The 2019 Acura MDX has arrived boasting upgraded interior fitment, new available premium exterior colors, drivability and dynamics enhancements, and an A-Spec sport appearance package. The 2019 MDX with standard AcuraWatch® technology and available Super-Handling All-Wheel Drive™ (SH-AWD®) carries a starting Manufacturer’s Suggested Retail Price (MSRP) of $44,300 (excluding $995 destination and handling) while the new MDX A-Spec starts at $54,800 with standard SH-AWD®. The 2019 MDX lineup is further strengthened by the arrival of the 2019 MDX Sport Hybrid.
With nearly a million units sold since its inception, the MDX is the best-selling three-row luxury SUV of all time2. It is the only three-row luxury SUV in segment with six straight years of more than 50,000 sales3, and is the #1 retail-selling three-row model in segment year-to-date.
Refined, rugged and roomy, Kia Motors America’s (KMA) best-selling Sorento SUV remains as capable as ever for the 2019 model year, touting a number of visual and feature enhancements, inside and out. Aside from new front and rear fascias, which help it achieve a more sophisticated appearance, the cabin is now decidedly more upscale and integrates newly-added technology, including available Driver Attention Warning,4 Lane Keep Assist1 and QuantumLogic™2Surround Sound. In addition, the Sorento now pairs its available 3.3-liter V6 with a newly available 8-speed automatic transmission for an even smoother and more seamless driving experience.
The RAV4 is one of the best-selling vehicles in America and has even usurped the Toyota sales thrown from the Camry. And this all-new RAV4, designed with a higher level of athleticism and charisma, is a bolder, tougher SUV ready to go beyond the mall parking lot.
MSRP as-tested: $39,479
This 2.7-liter engine is the real deal. Making 335 horsepower and 380 pound-feet of torque it’s a huge upgrade over the standard Edge’s 2.0-liter engine and gives real credence to the ST badge. You’ll feel the steering wheel tug a little on full throttle, what’s referred to as torque steer, before the all-wheel drive system helps rein it in. When driving for the thrill of performance, it’s all about pressing the S in the center of the rotary dial. You can also put the traction and stability control system in a sport or full-off mode but there’s seemingly little difference in the handling when you do. The ST sticks pretty well no matter what. Ford’s all-wheel drive utilizes a disconnect feature to save gas, letting the front wheels do the all of work without parasitic losses until more grip is needed. You can view the torque bias right here in the gauge display. Unlike the Raptor though, another Ford Performance truck, the Edge’s sport gauges are minimal in scope, dated and small. There’s also no heads-up display which is particularly helpful in a faster drive like this. The 8-speed auto is smart in keeping the revs where you want them but the paddle shifters are hugely disappointing…way to slow to react to your input, especially upshifts. Another sign of age is the lack of drive modes – there’s only normal or sport.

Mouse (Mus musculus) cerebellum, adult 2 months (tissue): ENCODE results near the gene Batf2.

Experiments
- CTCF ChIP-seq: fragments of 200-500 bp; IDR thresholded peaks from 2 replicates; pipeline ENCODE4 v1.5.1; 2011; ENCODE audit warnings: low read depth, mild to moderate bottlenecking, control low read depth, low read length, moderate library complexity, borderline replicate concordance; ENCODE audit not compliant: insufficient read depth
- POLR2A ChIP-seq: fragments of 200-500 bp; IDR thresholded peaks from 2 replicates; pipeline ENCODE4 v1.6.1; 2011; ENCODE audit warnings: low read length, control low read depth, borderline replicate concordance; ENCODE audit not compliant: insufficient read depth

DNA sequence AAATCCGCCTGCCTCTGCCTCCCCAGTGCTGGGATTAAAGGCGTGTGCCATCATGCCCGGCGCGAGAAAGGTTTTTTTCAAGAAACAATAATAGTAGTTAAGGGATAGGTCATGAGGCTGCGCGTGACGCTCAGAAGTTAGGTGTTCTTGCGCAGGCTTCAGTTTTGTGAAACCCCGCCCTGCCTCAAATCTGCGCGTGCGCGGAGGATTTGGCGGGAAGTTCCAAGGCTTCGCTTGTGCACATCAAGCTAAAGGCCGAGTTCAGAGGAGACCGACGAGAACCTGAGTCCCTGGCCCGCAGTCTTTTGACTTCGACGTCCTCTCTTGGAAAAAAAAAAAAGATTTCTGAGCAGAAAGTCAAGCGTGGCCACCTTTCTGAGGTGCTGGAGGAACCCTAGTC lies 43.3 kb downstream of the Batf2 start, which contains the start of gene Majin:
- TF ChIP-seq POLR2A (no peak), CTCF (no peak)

The family’s growing. The kids have friends and sports no longer have an off-season. You’re in the market for a 3-row SUV. Sure, the neighbors all have Pilots and Highlanders but you go your own way. And that’s where Mazda fits in with the CX-9; a distinctly unique take on the family mobile.
MSRP as-tested: $49,230